Supreme Court Rejects DACA Case for Now
The White House's Termination of the DACA Program will Continue to be Delayed
With the March 5th deadline set by the Trump Administration quickly approaching, the Supreme Court has declined to take the case concerning the Deferred Action for Childhood Arrivals (DACA) program, at least for the time being. After a lower district court delayed the program's termination in January in order to more closely examine the legal reasoning of the order, it became a looming question as to whether or not the March deadline would continue to have any meaning.
As of now it does not, for while the White House attempted to bypass the 9th Circuit Court of Appeals in California by heading directly to the nation's highest judiciary body, the Supreme Court has decided that the matter should undergo the normal judicial process before it decides whether or not to take the case.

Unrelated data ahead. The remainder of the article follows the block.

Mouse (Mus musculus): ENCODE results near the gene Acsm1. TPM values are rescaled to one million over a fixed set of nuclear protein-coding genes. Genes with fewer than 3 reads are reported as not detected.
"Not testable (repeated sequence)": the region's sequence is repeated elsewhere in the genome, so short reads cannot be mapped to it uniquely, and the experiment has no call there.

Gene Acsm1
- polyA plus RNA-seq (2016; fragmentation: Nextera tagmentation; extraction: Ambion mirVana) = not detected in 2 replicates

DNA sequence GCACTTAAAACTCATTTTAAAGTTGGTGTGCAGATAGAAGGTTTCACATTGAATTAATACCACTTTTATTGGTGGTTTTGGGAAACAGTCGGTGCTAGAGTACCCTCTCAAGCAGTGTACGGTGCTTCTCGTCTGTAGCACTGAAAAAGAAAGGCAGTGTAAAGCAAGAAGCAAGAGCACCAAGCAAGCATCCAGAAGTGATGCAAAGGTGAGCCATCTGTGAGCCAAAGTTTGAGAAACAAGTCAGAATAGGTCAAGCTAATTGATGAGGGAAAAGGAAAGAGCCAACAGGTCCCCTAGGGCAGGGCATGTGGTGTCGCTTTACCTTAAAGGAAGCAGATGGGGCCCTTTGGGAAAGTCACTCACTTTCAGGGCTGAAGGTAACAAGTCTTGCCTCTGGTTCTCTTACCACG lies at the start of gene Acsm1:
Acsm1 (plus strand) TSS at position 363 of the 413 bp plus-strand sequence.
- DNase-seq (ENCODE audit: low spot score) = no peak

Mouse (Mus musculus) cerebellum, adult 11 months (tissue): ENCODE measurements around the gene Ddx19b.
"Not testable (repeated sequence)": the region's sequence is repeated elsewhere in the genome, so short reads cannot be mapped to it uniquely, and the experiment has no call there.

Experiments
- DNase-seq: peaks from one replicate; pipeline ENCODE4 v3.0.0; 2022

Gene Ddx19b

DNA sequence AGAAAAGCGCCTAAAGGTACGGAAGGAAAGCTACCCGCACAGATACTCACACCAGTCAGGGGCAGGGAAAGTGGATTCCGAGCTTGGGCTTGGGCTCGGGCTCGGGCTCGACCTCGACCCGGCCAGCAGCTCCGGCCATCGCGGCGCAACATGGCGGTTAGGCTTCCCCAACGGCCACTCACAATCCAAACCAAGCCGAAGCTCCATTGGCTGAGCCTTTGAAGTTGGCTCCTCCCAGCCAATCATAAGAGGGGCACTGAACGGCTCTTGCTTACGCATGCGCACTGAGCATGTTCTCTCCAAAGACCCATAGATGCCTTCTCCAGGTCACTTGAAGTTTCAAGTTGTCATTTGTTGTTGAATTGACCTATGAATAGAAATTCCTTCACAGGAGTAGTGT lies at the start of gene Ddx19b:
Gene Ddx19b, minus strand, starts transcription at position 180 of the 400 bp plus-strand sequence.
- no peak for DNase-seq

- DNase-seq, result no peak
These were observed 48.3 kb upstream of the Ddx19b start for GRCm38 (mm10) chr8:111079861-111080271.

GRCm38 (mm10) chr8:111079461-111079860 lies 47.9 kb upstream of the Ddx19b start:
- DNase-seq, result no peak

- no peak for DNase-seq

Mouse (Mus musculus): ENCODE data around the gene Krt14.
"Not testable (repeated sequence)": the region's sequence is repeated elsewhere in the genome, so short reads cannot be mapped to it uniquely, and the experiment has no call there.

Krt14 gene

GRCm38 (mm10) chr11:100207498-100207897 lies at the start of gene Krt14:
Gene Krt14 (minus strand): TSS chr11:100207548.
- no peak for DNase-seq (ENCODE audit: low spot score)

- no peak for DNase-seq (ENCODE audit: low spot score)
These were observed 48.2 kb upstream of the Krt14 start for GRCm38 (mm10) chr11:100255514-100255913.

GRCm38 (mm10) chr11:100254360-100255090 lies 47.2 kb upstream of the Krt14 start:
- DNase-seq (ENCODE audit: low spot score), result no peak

A ruling by the 9th Circuit may take place by summer, after which a Supreme Court ruling would likely not be reached for over a year. Throughout this time the program will remain in limbo - effective, but its future ever more uncertain. The Senate has thus far failed in establishing a deal to secure the fates of Dreamers who had been brought into the United States illegally by their parents, and any hope for a legislative fix continues to be fleeting.
Former DACA recipients should renew their statuses under the program as long as there is one, and there are a number of clinics and legal assistance services to help with just that. It remains that the best and most permanent route for guaranteeing Dreamers a continuous home in this country is a legislative one, so constituents and office holders alike should exert as much pressure as possible on Congress and the White House to establish a bipartisan bill and end this uncertainty. While the efforts thus far have been disappointing, it has been shown that there is plenty of common ground for securing such a deal, a deal that the majority of Americans rightfully support.